Across the expansive landscapes of Borno, Yobe and Adamawa states, ravaged by these wanton killings, this tragic scenario is not likely to change until the brutal reality that states should be involved in the security of lives and property is implemented.
To defeat jihadists permanently requires all hands on deck. The present strength of the Nigeria Police Force is grossly inadequate to complement the military’s efforts in defeating the terror groups. Well-trained and well-equipped state security personnel, with knowledge of the environment, culture and language can hold the fort, pending the arrival of soldiers in dire situations.
Nigeria cannot ignore this anymore. This void in the strategy to defeat Boko Haram is basic and Borno, Yobe and Adamawa states should take the bull by the horns by introducing homegrown security initiatives to secure their people. The performance of the Civilian Joint Task Force in this regard, which received the approval of the Federal Government to the extent that 400 of them were formally integrated into the Nigerian Army, underscores this fact.
Fidelity Bank, Gazelle Academy train 200 Sokoto varsity students in skill acquisition

Fidelity Bank, Gazelle Academy train 200 Sokoto varsity students in skill acquisition

Fidelity Bank Plc and Gazelle Academy have trained 200 undergraduates of Sokoto State University (SSU) in the acquisition of skills in fashion design, handsets repair, cocktail and make up.
Speaking at an event in Sokoto Monday, the Managing Director of Fidelity Bank, Nnamdi Nwankwo, represented by the bank’s Head of Recruitment, Chris Nnawe, said the programme under Fidelity Youth Empowerment Academy Stream 7 (YEa7) is part of the bank’s cooperate social responsibility.
“We in Fidelity bank have targeted programmes on education, environment and youth empowerment. This one you are witnessing today is part of fulfilling our promises to the society,” he said.
Nwankwo said that the programme started in 2016 at the University of Nigeria, Nsukka, stressing that since then the bank and its partner, Gazelle Academy, have visited more than five higher institutions in the country, as this one is stream 7 of the programme.
According to him, youths were trained to acquire some skills to enable them to be self reliant and also make them to be employers of labour even while in school.
He disclosed that at the end of the training, start packs will be given to each participant to aid him/her to start something of their own, adding that after the undergraduates’ education, they can seek for soft loans from the Small, Medium Enterprise (SMEs) Department of the bank.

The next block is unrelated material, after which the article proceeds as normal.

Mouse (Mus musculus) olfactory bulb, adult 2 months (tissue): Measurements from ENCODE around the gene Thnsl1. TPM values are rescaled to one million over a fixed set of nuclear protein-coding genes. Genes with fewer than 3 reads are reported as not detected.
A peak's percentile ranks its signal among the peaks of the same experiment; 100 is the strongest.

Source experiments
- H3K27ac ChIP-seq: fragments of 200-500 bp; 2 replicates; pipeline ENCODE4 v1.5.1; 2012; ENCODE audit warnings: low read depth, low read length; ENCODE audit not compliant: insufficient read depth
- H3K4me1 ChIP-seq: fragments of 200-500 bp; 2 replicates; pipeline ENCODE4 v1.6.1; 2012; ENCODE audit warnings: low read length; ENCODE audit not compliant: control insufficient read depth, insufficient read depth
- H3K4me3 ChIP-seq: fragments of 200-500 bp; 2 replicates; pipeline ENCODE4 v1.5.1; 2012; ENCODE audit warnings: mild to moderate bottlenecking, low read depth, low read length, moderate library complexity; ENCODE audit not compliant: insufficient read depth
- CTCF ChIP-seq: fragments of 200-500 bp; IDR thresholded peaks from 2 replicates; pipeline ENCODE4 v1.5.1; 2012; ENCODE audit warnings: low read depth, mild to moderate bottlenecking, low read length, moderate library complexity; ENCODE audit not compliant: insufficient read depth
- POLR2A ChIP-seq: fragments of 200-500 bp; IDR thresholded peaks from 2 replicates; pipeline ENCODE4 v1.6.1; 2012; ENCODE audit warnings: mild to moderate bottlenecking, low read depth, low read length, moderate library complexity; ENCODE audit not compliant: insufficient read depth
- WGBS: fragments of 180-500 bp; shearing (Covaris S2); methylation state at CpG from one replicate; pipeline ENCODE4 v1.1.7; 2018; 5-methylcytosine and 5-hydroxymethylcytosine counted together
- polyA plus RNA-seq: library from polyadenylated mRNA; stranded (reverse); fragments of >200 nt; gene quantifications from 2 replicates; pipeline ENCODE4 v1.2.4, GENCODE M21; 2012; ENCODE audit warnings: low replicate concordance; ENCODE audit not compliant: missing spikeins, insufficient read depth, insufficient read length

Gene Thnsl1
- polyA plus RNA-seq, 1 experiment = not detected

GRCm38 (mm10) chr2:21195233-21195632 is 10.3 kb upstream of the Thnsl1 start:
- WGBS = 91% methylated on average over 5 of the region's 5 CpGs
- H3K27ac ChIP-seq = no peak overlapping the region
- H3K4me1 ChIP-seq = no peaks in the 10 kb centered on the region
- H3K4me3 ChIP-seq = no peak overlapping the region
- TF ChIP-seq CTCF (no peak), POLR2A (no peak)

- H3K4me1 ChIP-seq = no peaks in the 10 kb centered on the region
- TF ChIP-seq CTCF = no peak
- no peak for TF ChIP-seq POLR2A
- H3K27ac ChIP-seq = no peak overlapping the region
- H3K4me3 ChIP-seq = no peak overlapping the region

On her part, the founder of Gazelle Academy, Mrs Muna Unuozo, said the programme was aimed at equipping the students with skills that they could use while still in school or after graduation.
She said that with the knowledge of the skill acquired, they could fend for themselves even while in school.
Speaking at the event, the Governor of Sokoto State Aminu Waziri Tambuwal thanked Fidelity Bank and Gazelle Academy for chosing the school for the programme.
Tambuwal said that as a responsible government, his administration have prioritized the welfare of the youths in the state.
He enjoined the participants to be focused and concentrate in order to benefit from the training.
Earlier, the Vice-chancellor of the university, Prof. Sani Dangogo, thanked Fidelity Bank and Gazelle Academy for the benevolent gesture, saying the training will go a long way in alleviating the financial burden of the students.
Buhari endangering Nigeria with clannish nepotism – Bishop Kukah

Buhari endangering Nigeria with clannish nepotism – Bishop Kukah

The Bishop of Sokoto Diocese, Matthew Hassan Kukah, has castigated President Muhammadu Buhari, accusing him of bringing Nigeria to the brink, with his nepotism and clannishness, supremacist and divisive policies.
The outspoken bishop, famous for saying truth to power from the pulpit, spoke in Kaduna on Tuesday, at the funeral mass of slain Seminarian Michael Nnadi at Good Shepherd Seminary, Kaduna.
Bishop Kukah told the congregation: “We have gathered around the remains of Michael in supplication but also as solemn witnesses to the penetrating darkness that hovers over our country”.
“The immediate family of Michael and the Church lived through the torments of the brutal, harsh and senseless haranguing of the kidnappers who are totally empty of any show of human emotions.